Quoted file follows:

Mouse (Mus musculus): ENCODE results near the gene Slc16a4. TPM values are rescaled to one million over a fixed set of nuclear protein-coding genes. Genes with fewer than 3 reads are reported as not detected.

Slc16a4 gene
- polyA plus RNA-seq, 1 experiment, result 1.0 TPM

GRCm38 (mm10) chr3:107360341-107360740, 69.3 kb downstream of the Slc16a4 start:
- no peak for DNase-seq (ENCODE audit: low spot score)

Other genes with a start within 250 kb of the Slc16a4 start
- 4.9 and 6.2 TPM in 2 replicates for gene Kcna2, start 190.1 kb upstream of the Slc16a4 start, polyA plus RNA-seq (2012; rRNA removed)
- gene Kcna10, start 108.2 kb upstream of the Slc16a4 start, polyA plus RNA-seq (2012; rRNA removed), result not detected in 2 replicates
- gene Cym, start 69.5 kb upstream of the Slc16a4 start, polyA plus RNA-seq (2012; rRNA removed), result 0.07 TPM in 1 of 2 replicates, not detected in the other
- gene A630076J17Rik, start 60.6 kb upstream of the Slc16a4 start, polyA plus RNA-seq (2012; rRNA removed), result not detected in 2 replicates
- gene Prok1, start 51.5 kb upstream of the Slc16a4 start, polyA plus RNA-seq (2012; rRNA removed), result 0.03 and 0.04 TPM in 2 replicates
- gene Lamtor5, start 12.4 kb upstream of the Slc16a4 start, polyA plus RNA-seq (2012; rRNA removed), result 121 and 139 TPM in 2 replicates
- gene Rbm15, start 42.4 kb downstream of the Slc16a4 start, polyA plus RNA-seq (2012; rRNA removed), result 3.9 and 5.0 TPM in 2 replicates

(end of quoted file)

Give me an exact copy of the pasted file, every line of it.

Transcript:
Mouse (Mus musculus): ENCODE results near the gene Slc16a4. TPM values are rescaled to one million over a fixed set of nuclear protein-coding genes. Genes with fewer than 3 reads are reported as not detected.

Slc16a4 gene
- polyA plus RNA-seq, 1 experiment, result 1.0 TPM

GRCm38 (mm10) chr3:107360341-107360740, 69.3 kb downstream of the Slc16a4 start:
- no peak for DNase-seq (ENCODE audit: low spot score)

Other genes with a start within 250 kb of the Slc16a4 start
- 4.9 and 6.2 TPM in 2 replicates for gene Kcna2, start 190.1 kb upstream of the Slc16a4 start, polyA plus RNA-seq (2012; rRNA removed)
- gene Kcna10, start 108.2 kb upstream of the Slc16a4 start, polyA plus RNA-seq (2012; rRNA removed), result not detected in 2 replicates
- gene Cym, start 69.5 kb upstream of the Slc16a4 start, polyA plus RNA-seq (2012; rRNA removed), result 0.07 TPM in 1 of 2 replicates, not detected in the other
- gene A630076J17Rik, start 60.6 kb upstream of the Slc16a4 start, polyA plus RNA-seq (2012; rRNA removed), result not detected in 2 replicates
- gene Prok1, start 51.5 kb upstream of the Slc16a4 start, polyA plus RNA-seq (2012; rRNA removed), result 0.03 and 0.04 TPM in 2 replicates
- gene Lamtor5, start 12.4 kb upstream of the Slc16a4 start, polyA plus RNA-seq (2012; rRNA removed), result 121 and 139 TPM in 2 replicates
- gene Rbm15, start 42.4 kb downstream of the Slc16a4 start, polyA plus RNA-seq (2012; rRNA removed), result 3.9 and 5.0 TPM in 2 replicates